A cross-sectional view of another embodiment of green roofing system 2236 according to the present invention is shown at 3536 in FIG. 35. The components of green roofing system 3436 are similar to those of system 2236, and corresponding components are identified with similar reference numerals. In this embodiment, an erosion control mesh 3545 is shown with with vegetation 3440 growing through openings 3547.

A cross-sectional view of another embodiment of green roofing system 2236 according to the present invention is shown at 3636 in FIG. 36. The components of green roofing system 3636 are similar to those of system 2236, and corresponding components are identified with similar reference numerals. In this embodiment, a panel 3600 is secured to an anchor plate 3672 by a fastener 3646A and anchor plate 3672 is secured to an underlying surface 3624 by fasteners 3646B, as shown. A membrane 3642 is disposed intermediate underlying surface 3624 and a carrier 3608. Fastener 3646A passes through membrane 3642, and fasteners 3646B remain under membrane 3642.

Reference is now made to FIGS. 40, 41, and 42. FIG. 40 illustrates a top view of green roofing system 4036 and irrigation means 4094. FIG. 41 illustrates a cross-sectional view of green roofing system 4036 and irrigation means 4094. FIG. 42 illustrates a side view of irrigation means 4094. Irrigation means 4094 include irrigation pipes 4096 and brackets 4098. Irrigation means 4094 may be used with all embodiments of green roofing system 4036.

Brackets 4098 are interlocked with panels 4900 and irrigation pipe 4096 is fastened to brackets 4098.

Irrigation pipe 4096 can be made of any suitable material including, but not limited to, rubbers, plastics and metals. Irrigation pipe 4096 has water outlets 40100. Irrigation pipe 4096 can be in any size or shape as design parameters permit.

In one embodiment irrigation pipe 4096 is cylindrical having a diameter between 0.5 cm and 20 cm. In another embodiment irrigation pipe 4096 is a commercially available soaker hose, which allows water to seep out through its outer walls.

Bracket 4098 includes a base 40102 and a clamp 40104. Base 40102 can be made of any suitable material including, but not limited to, rubber and plastics such as polyester, polyethylene, polyvinyl chloride, polypropylene, and combinations thereof.

Base 40102 is interlocked with panel 4000. Base 40102 has interlocking member 40106. Base 40102 can be interlocked with panel 4000 by pressing interlocking member 40106 into second interlocking member 4030 of water retention compartment 4012. Interlocked base 40102 can be pulled out of water retention compartment 4012. In some embodiments base 40102 and panel 4000 can be interlocked by an interference fit.

Clamp 40104 can be any suitable mechanical fastening means. In some embodiments clamp 40104 is a cable zip-tie. In another embodiment clamp 40104 is a hose clamp.

Reference is now made to FIG. 43. FIG. 43 illustrates a top view of green roofing system 4336 and of another embodiment of irrigation means 4336. Irrigation means 4336 comprise sprinklers 43108. Sprinklers 43108 may be any suitable type including, but not limited to, spray head, rotor head, oscillating, pop-up, and combinations thereof. Irrigation pipes 4396 in this embodiment may or may not have water outlets 40100.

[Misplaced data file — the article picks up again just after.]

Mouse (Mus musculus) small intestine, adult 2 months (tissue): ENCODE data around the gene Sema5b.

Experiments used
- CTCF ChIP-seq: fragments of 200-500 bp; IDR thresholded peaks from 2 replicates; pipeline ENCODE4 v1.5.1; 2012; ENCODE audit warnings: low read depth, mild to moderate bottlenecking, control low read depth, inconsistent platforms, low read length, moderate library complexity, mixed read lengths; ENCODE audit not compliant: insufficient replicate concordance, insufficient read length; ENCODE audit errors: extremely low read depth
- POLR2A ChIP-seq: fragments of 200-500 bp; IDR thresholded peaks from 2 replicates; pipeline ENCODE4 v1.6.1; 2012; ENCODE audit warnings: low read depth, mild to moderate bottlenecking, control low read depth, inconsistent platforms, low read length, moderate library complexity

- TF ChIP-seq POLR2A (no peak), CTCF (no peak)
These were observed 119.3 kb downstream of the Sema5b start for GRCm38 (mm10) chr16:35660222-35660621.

A perspective view of another embodiment of green roofing system 2236 according to the present invention is shown at 3936 in FIG. 39. The components of green roofing system 3936 are similar to those of system 2236, and corresponding components are identified with similar reference numerals. In this embodiment, green roofing system 3936 is installed on a pitched underlying surface 3924. Panels 3900 overlap and are affixed to underlying surface 3924 by fasteners 3946. In the embodiment shown, panels 3900 overlap in a shingled fashion such that the panels 3900 are generally installed moving up the pitch of underlying surface 3924, i.e. so that upper panels 3900A overlap adjacent lower panels 3900B. Installing roofing panels 3900 in this manner allows for panels 3900 to replace roofing shingles that would normally be installed on a pitched roof. Green roofing system 3936 is also supported by edge detail 3944, which is affixed to underlying surface 3924 by fasteners 3946 (not shown).

Additionally a peak attachment adapter 3962 is disposed intermediate carrier 3908 and anchor layer 3906 of panels 3900 abutting at the peak of underlying surfaces 3924A. 3924B, as shown. Peak attachment adapter 3962 is also shown in FIGS. 39B and 44. FIG. 39B is a perspective view an embodiment of green roofing system 3936 shown in FIG. 39, and corresponding components are identified with similar reference numerals, but also includes a side brace 3970. FIG. 44 is perspective view of peak attachment adapter 3962. Peak attach adapter 3962 has top flaps 39118A, 39188B which cover and are attached to a portion of carriers 3908A, 3908B, and is affixed to carriers 3908 by fasteners 3932 (not shown). Peak attachment adapter 3962 also includes bottom flaps 39120A, 39120B, which attach to underlying surfaces 3924A, 3924B with fasteners 3946. As shown, carrier 3908 is received in a cavity defined between top flap 39118 and bottom flap 39120. Peak attachment adapter 3962 further comprises a centre portion 39122 and flex grooves 39124, which facilitate bending of peak attachment adapter 3962 to accommodate the attachment angel between underlying surfaces 3924A, 3924B. Typically attachment adapter 3962 will be made of aluminum, galvanized steel, or plastic, however, in other embodiments other materials may be used.